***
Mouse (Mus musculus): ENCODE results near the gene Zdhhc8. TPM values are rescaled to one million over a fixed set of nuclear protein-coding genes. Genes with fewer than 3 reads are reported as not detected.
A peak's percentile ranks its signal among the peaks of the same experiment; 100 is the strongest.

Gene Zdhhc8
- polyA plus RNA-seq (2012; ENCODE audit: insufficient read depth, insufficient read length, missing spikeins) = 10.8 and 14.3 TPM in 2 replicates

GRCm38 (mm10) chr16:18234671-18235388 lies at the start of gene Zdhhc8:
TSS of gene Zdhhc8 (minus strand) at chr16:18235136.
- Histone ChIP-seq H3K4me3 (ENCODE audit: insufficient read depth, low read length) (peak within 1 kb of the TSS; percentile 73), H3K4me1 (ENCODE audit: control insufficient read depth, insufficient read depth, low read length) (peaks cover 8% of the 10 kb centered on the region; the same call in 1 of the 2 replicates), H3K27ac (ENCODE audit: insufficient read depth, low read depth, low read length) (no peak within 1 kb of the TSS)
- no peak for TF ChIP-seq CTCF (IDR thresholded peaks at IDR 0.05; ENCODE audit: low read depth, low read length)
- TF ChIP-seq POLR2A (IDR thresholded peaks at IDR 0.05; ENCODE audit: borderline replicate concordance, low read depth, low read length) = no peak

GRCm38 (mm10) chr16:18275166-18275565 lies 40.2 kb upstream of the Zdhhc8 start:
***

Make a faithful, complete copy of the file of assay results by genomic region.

Mouse (Mus musculus): ENCODE results near the gene Zdhhc8. TPM values are rescaled to one million over a fixed set of nuclear protein-coding genes. Genes with fewer than 3 reads are reported as not detected.
A peak's percentile ranks its signal among the peaks of the same experiment; 100 is the strongest.

Gene Zdhhc8
- polyA plus RNA-seq (2012; ENCODE audit: insufficient read depth, insufficient read length, missing spikeins) = 10.8 and 14.3 TPM in 2 replicates

GRCm38 (mm10) chr16:18234671-18235388 lies at the start of gene Zdhhc8:
TSS of gene Zdhhc8 (minus strand) at chr16:18235136.
- Histone ChIP-seq H3K4me3 (ENCODE audit: insufficient read depth, low read length) (peak within 1 kb of the TSS; percentile 73), H3K4me1 (ENCODE audit: control insufficient read depth, insufficient read depth, low read length) (peaks cover 8% of the 10 kb centered on the region; the same call in 1 of the 2 replicates), H3K27ac (ENCODE audit: insufficient read depth, low read depth, low read length) (no peak within 1 kb of the TSS)
- no peak for TF ChIP-seq CTCF (IDR thresholded peaks at IDR 0.05; ENCODE audit: low read depth, low read length)
- TF ChIP-seq POLR2A (IDR thresholded peaks at IDR 0.05; ENCODE audit: borderline replicate concordance, low read depth, low read length) = no peak

GRCm38 (mm10) chr16:18275166-18275565 lies 40.2 kb upstream of the Zdhhc8 start: